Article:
News / Asia

Pope Delivers Mass for South Korean Youth

  • Pope Francis receives a bouquet of flowers from a child as he leaves Seoul at the end of his five-day visit to South Korea, Aug. 18, 2014.
  • Pope Francis blesses a crown of barbed wire taken from the border between South and North Korea that resembles the crown of thorns worn by Jesus Christ, prior to the start of a Mass of reconciliation in Seoul, South Korea, Aug. 18, 2014.
  • The faithful sing a reunification song during a Mass for peace and reconciliation outside Myeongdong Cathedral in Seoul, South Korea, Aug. 18, 2014.
  • The faithful watch a laptop computer broadcasting a Mass of reconciliation outside Myeongdong Cathedral in Seoul, South Korea, Aug. 18, 2014.
  • Pope Francis talks to the media during an airborne press conference on his journey back to Rome from Seoul, South Korea, Aug. 18, 2014.
  • Pope Francis waves during his visit to the birthplace of Saint Kim Taegon Andrea, also known as Saint Andrew Kim Taegon, the first Korean-born Catholic priest, Solmoe Sanctuary in Dangjin, South Korea, Aug. 15, 2014.
  • South Koreans hold a rally to demand a government inquiry into the sinking of the sunken ferry, Sewol. Pope Francis met privately with about a dozen relatives of the dead as well as survivors of South Korea's April ferry disaster, in Seoul, South Korea, Aug. 15, 2014.
  • The signature of Pope Francis is seen on the guest book after he prayed in front of the birthplace of Saint Andrea Kim Dae-gun at the Solmoe Sanctuary in Dangjin, South Korea, Aug. 15, 2014.
  • Pope Francis waves upon his arrival at Seoul Air Base, as South Korean President Park Geun-hye smiles, in Seongnam, Aug.14, 2014.
  • South Korean President Park Geun-hye leads Pope Francis after a welcoming ceremony at the presidential Blue House in Seoul, Aug. 14, 2014.
Pope Francis Visits South Korea
VOA News

Pope Francis delivered a mass to tens of thousands of South Korean youths, urging them to renounce the materialism that afflicts much of Asia and reject what he called "inhuman" economic systems that disenfranchise the poor.

The pope spoke Friday at a soccer stadium in the city of Daejeon that seats 50,000 people. It was his first public appearance since arriving in Seoul on Thursday. Before the mass, Pope Francis met with families of victims and some survivors of the Sewol ferry disaster in April.

Upon arriving on Thursday, Francis met with South Korean President Park Geun-hye and the two leaders gave a joint address.

Speaking in English -- a rarity for the Spanish-speaking pope -- Francis said diplomacy is based on dialogue, rather than accusations and threats, and noted that Korea's "quest for peace" affects the stability of the entire region.

President Park said North and South Korea should get rid of fear and nuclear weapons and concentrate on reunification.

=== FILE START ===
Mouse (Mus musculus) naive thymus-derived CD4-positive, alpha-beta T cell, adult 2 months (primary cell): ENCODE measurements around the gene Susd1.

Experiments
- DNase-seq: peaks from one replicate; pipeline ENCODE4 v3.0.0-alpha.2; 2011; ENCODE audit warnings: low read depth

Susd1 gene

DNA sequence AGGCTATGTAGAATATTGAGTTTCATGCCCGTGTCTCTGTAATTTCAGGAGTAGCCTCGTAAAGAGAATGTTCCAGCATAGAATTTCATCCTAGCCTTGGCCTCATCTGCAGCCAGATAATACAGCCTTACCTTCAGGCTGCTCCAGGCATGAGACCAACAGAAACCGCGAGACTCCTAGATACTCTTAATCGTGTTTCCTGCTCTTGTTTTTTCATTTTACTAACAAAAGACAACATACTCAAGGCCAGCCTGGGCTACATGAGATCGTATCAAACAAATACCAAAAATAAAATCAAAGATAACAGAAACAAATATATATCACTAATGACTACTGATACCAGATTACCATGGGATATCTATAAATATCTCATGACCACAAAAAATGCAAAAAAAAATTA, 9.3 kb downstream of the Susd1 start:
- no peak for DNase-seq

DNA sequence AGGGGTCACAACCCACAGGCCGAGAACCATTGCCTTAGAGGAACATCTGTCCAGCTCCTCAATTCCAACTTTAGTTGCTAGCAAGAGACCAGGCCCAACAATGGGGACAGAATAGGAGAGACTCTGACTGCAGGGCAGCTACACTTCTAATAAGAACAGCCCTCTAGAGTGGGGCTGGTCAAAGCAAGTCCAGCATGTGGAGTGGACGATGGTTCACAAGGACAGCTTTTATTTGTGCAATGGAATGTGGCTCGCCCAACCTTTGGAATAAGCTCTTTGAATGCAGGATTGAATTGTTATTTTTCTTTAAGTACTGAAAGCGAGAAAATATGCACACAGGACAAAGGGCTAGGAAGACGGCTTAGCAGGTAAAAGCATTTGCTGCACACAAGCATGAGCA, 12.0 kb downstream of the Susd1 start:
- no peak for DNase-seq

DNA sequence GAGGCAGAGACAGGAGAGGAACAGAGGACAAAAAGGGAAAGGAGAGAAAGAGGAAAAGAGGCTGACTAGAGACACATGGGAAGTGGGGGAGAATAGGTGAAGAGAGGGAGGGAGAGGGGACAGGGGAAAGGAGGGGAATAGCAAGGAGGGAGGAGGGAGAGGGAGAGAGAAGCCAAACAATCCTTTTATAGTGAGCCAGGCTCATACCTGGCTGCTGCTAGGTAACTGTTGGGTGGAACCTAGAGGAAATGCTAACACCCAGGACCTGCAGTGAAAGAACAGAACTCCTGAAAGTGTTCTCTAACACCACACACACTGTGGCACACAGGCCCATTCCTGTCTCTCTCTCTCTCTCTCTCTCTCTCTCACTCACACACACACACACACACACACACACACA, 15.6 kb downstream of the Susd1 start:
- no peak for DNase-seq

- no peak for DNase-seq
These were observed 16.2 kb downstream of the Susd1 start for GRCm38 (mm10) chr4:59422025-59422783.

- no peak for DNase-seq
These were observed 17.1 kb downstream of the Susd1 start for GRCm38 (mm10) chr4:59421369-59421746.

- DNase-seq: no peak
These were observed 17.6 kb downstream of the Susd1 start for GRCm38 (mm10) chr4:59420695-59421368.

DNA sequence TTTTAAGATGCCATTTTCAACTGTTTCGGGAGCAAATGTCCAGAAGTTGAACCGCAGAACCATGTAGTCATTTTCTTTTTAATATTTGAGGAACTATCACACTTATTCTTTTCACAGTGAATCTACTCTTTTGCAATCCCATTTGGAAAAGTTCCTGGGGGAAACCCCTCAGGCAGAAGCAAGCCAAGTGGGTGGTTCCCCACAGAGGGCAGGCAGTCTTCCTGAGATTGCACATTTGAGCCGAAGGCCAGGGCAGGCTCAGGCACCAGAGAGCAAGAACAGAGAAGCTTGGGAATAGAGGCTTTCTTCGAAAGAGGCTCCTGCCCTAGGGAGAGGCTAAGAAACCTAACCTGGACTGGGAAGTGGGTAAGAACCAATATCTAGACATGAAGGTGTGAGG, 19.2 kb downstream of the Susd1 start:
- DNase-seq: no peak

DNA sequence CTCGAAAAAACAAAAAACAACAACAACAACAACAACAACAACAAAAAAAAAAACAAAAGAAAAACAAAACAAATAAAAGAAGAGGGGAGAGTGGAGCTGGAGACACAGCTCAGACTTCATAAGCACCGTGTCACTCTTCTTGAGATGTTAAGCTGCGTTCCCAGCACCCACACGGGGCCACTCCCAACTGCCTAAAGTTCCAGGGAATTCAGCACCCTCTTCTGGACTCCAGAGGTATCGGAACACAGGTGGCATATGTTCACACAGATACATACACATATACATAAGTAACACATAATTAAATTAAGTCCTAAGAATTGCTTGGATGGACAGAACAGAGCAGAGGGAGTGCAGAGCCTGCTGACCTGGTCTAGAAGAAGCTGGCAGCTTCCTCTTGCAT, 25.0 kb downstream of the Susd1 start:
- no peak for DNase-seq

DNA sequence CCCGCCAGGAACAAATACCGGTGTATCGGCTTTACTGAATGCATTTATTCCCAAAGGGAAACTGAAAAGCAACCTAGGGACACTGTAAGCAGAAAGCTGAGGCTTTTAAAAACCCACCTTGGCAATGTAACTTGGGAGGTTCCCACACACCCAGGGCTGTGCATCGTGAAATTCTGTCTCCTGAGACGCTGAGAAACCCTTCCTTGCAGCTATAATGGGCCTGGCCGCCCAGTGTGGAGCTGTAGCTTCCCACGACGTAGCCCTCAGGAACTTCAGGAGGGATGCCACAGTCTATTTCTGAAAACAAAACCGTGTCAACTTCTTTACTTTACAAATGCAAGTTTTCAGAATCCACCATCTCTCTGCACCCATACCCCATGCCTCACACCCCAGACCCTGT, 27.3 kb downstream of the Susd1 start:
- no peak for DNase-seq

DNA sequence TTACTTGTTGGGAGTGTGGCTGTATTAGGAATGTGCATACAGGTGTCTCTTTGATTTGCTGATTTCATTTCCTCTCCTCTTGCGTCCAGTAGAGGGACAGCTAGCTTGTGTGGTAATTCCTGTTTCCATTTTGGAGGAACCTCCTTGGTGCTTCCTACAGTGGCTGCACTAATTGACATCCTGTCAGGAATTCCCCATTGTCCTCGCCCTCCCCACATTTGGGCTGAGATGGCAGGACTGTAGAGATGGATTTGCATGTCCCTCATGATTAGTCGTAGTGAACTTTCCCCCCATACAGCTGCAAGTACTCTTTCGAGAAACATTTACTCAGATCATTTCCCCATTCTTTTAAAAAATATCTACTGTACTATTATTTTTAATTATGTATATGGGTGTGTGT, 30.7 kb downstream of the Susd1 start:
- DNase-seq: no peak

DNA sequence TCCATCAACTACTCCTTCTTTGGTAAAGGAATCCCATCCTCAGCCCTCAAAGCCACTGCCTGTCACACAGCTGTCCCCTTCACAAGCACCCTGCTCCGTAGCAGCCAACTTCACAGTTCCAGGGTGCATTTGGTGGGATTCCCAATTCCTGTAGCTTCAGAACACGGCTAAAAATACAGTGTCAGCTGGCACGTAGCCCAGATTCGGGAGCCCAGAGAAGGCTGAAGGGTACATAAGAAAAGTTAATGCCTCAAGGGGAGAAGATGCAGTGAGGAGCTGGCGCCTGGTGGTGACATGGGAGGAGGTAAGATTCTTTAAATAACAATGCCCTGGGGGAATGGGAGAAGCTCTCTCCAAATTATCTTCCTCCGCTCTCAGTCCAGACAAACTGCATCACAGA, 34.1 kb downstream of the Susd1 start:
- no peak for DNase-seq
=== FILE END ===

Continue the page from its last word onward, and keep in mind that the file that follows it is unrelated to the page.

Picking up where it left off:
She thanked the pope for his prayers and for carrying out a mass "for peace and reconciliation" during his visit.

As Pope Francis's plane was landing in Seoul, North Korea fired the first of five projectiles into the Sea of Japan.

Foreign Ministry spokesman Noh Kwang-il condemned the launches, which are the latest in a series of similar rocket tests by the North.

The North declined to send a delegation to the papal mass, citing its anger at upcoming U.S.-South Korean military drills.

Like all other religions in North Korea, Catholicism is allowed to exist only under the tightest of restrictions. As a result, it is unclear how many North Koreans practice Catholicism.

The pope's trip to South Korea is also highlighting tensions between the Vatican and China, which do not have diplomatic relations.

As his plane flew over Chinese airspace, Pope Francis sent a message to President Xi Jinping offering "divine blessings of peace and well-being upon the nation."

Despite the Vatican's objections, Beijing insists on maintaining a state-controlled Catholic church that does not answer to Rome. There is also a large underground church, and the two sides disagree over which has the authority to ordain priests.

About 100 Chinese had planned to attend the Asian Youth Day but on Thursday Heo Young-yeop, a spokesman for the papal visit to Korea, said half of those had been unable to attend.

Chinese officials have not commented on why the youths were unable to attend.

South Korea boasts about five million Catholics and is one of the church's fastest growing congregations in the world.

Francis’ trip is the first to the nation since Pope John Paul II visited South Korea in 1989. Vatican officials say Francis will bring a message about the "future of Asia" and speak to all countries on the continent during his trip.

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Comment Sorting
by: Zhang from: China
August 15, 2014 5:26 AM
Please do proofread Sea of japan to East sea.

by: kusnoki masashige from: Japan
August 15, 2014 5:22 AM
Sea of Japan shall be rectified to East sea.

by: walter from: India
August 15, 2014 2:09 AM

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